Bristol cops ask voters for new ride

BRISTOL — The Bristol selectboard on Monday discussed budget proposals for the water, sewer and police departments, and inched toward completing a draft of the town budget to put before voters on Town Meeting Day. The board also discussed creating a new zoning district around Bristol Pond.
Police Chief Kevin Gibbs proposed total spending of $365,982 for his department in the fiscal year that begins July 1. The proposal features $332,682 raised by taxes, with the remaining $33,300 coming in the form of contracts with the town and Mount Abraham Union High School, grants, and revenue generated from fines, which is expected to bring in $9,500.
The revenue generated from property taxes represents a 2.88 percent increase from last year. The entire town budget, in its current form, calls for a 2.91 percent tax increase.
In previous years, the department overestimated how much revenue it would generate through fines, Gibbs explained. In 2012-13, it budgeted $18,000 in fine revenue, but only brought it $6,972. For the current fiscal year, which ends June 30, the department budgeted $15,000 in fine revenue, but is on track to take in $7,500.
Gibbs told the board this decrease in income is due to the fact that his officers are spending more time on criminal investigations, specifically drug cases. This means officers are spending fewer hours on patrol. Typically, just one officer is on duty at a time.
The board also discussed the purchase of a new police cruiser to replace an aging vehicle. The department has two cruisers, one of which is replaced every four years. Gibbs suggested amending this schedule to three years, meaning each car would be in service six years instead of eight, as the maintenance costs of the vehicles raise significantly in the seventh and eighth years of service.
Sgt. Randy Crowe provided the selectboard with pricing information for a new police cruiser. He presented several quotes of different models, ranging in cost from $26,000-$30,000. After being outfitted to police specifications, the total cost of a new cruiser would be $35,000.
The board will ask voters to approve the purchase of a new police vehicle on Town Meeting Day. The funds have already been appropriated through previous police budgets.
“Bristol has a tradition of going to voters for big-ticket items,” Town Administrator Bill Bryant said.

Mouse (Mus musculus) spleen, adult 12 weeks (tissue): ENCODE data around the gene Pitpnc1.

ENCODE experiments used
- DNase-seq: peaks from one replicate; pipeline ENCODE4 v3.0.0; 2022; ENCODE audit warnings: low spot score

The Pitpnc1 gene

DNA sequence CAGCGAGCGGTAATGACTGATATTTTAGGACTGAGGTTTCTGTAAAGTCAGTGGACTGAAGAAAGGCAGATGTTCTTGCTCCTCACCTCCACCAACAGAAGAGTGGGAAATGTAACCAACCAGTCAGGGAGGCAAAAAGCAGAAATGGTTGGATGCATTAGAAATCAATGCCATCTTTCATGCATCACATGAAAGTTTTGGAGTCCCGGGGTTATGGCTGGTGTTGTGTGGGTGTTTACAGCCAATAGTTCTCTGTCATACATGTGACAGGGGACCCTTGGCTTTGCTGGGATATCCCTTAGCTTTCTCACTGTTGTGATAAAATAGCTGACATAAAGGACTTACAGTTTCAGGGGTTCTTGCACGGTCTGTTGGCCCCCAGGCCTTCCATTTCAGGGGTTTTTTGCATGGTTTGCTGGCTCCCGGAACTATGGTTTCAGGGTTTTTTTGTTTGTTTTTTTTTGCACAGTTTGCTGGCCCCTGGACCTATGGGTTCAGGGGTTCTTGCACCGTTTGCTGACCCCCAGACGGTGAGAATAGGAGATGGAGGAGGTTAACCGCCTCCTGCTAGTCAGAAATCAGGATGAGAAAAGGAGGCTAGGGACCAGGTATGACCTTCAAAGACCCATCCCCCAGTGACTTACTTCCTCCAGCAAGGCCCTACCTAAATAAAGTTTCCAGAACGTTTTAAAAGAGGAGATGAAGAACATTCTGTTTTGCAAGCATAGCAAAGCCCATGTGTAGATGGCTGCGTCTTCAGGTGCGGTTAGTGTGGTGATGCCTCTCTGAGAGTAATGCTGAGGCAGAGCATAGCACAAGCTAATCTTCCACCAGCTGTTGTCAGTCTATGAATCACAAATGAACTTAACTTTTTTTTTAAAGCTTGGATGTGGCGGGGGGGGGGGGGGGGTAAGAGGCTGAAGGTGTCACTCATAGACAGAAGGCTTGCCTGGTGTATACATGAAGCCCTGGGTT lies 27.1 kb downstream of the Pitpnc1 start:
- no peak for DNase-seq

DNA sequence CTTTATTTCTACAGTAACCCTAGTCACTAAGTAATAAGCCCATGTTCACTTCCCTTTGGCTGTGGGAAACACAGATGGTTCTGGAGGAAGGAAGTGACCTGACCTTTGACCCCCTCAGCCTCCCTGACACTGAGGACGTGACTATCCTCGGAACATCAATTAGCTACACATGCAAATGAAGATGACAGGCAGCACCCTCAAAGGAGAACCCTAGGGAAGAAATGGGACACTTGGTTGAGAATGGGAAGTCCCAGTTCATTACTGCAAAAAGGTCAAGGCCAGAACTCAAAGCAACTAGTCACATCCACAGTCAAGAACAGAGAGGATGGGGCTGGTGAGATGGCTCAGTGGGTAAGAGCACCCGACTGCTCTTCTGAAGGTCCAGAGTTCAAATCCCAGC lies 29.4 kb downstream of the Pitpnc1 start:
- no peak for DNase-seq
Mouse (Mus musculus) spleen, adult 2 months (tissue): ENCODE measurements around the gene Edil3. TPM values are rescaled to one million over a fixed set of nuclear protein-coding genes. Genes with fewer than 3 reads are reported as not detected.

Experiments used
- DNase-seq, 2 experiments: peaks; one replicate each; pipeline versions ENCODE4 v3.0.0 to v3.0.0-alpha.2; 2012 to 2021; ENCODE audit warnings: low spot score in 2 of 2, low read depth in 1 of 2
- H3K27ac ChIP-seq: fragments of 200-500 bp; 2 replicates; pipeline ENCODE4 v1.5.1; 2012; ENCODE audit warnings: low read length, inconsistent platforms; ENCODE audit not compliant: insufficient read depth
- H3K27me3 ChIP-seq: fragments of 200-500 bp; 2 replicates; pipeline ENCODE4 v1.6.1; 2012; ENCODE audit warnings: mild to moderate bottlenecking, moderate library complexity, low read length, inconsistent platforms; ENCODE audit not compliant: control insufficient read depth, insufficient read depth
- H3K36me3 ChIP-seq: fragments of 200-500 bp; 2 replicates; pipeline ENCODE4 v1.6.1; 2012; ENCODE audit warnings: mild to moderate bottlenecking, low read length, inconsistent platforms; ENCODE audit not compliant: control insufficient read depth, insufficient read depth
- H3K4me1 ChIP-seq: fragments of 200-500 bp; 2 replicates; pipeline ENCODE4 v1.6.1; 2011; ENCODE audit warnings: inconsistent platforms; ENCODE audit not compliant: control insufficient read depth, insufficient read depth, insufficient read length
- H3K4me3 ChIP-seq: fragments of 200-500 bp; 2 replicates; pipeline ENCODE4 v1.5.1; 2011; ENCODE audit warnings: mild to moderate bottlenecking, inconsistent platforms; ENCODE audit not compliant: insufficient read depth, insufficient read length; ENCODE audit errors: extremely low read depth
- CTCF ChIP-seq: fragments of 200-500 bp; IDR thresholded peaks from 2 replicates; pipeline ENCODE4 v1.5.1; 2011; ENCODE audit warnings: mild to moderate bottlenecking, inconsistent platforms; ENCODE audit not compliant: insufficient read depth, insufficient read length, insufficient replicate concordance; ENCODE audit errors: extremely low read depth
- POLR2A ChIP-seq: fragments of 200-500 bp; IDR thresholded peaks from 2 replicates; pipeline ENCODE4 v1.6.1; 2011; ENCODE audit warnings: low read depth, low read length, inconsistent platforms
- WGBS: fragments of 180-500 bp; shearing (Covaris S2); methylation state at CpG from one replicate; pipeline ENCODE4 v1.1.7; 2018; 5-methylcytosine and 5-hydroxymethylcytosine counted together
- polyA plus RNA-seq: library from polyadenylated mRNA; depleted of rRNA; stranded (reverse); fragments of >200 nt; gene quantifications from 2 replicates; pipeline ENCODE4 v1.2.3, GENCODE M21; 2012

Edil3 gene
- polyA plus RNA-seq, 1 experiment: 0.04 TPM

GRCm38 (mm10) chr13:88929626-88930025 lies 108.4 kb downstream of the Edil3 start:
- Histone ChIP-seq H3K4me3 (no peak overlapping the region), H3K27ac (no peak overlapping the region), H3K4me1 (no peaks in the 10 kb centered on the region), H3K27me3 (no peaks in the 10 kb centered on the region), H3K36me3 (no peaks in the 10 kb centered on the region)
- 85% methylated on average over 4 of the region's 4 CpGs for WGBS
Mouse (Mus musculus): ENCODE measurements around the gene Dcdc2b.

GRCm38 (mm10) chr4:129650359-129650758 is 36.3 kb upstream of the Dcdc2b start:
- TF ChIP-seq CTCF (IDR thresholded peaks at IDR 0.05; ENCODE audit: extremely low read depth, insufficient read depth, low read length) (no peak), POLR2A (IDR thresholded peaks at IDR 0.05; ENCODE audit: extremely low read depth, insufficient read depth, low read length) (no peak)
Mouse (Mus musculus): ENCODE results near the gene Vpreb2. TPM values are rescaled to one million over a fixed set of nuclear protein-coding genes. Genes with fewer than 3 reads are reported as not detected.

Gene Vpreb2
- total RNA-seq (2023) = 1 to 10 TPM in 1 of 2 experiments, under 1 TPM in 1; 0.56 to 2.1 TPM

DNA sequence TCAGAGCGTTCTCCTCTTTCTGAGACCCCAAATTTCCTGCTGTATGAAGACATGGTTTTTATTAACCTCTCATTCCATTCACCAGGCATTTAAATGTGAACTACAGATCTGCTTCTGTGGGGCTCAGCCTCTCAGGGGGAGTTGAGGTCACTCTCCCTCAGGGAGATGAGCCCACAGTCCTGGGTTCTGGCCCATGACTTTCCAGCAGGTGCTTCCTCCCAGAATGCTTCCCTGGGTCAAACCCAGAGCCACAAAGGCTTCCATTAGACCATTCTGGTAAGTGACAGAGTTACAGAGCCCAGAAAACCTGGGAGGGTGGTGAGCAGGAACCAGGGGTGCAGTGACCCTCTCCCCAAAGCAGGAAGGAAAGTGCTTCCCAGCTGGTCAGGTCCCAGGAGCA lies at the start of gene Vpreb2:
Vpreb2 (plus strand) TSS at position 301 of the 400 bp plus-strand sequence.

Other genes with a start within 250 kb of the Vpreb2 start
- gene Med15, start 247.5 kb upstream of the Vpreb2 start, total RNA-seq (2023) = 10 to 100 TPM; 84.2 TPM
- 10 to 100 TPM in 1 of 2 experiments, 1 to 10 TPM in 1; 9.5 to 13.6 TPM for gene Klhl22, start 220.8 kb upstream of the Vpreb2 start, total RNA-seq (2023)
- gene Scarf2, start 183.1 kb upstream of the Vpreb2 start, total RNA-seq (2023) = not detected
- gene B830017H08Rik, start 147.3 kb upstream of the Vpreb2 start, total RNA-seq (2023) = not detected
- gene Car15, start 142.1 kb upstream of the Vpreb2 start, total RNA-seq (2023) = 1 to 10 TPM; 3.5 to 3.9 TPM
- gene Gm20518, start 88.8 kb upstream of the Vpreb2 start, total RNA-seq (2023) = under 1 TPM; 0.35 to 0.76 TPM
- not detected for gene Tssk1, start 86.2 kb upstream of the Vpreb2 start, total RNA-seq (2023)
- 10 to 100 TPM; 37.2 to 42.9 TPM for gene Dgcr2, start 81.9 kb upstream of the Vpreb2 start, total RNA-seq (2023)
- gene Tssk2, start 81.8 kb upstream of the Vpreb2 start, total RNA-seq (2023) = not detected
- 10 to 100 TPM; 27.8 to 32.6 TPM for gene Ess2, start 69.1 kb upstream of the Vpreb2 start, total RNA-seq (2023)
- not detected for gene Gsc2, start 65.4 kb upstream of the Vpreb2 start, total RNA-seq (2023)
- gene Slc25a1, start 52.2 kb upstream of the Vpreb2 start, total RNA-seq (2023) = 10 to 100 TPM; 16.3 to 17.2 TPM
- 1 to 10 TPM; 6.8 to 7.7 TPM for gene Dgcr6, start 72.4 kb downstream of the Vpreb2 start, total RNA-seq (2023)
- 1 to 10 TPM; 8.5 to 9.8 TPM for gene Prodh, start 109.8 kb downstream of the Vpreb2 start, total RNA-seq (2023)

Water/Sewer Budget
The proposed water district budget, in its current form, is $255,450, about 1 percent less than last year. The sewer spending plan is pegged at $35,300, a 4.5 percent increase from 2013-14.
The proposed water budget estimates an increase in revenue from water connection service fees. The selectboard had previously approved 15 new connections for co-housing units in town, which is expected to bring in $3,250 over the next few years. The current fee for a water connection is $250.
At the meeting, the selectboard added $2,500 to the water budget, in the form of an expenditure to the capital roads and paving budget. When a water main breaks in town, crews often have to dig up asphalt to fix the pipe. This fee would act as a sort of reimbursement to the town highway department for these spot fixes.
New zoning district
Kris Perlee and Chico Martin of the Bristol Planning Commission presented a new proposal for a new zoning district around Bristol Pond, which would prevent year-round residences from being built on the water.
It would also require vegetation buffers between structures and the water to be preserved.
“The intent is to keep the rustic camp feel,” Perlee told the board.
Any additions to or expansions of existing structures would have to adhere to wastewater regulations. Perlee said the goal of the zoning change is to keep in line with state shoreline protection regulations.
“We’re pleased to come up with something that satisfies both homeowners and conservation needs,” Martin said.
Existing year-round residences would be exempt from the ordinance, as pre-existing, non-conforming structures.
“As long as (structures) are not altered, the current year-round residents will not be affected,” Perlee said.
Budget almost done
In a discussion of the entire municipal budget, the board voted 3-1 to move $95,000 from the highway operating budget to the capital roads reserve fund; Selectman Joel Bouvier was the lone dissenter. This action does not affect taxes or expenditures, but rather allows funds to be carried over between fiscal years.
The end of the fiscal year, June 30, is in the middle of construction season. If funds are in the highway operating budget, they must be used by that date, and new funds must be appropriated for that purpose in the new fiscal year. By putting the funds into the reserve fund, the town can use them as needed, rather than rushing to complete construction jobs before the deadline, Bryant said.
Bryant explained that this will allow the town to spend its limited resources more wisely, and get better deals on construction costs.
“The main thing is, it doesn’t have the one-year, use-it-or-lose-it time constraint,” Bryant said Tuesday.
The selectboard will convene at the town offices in Holley Hall on Monday at 6 p.m., when it plans to complete a town budget proposal in time to warn voters before the March 4 vote.

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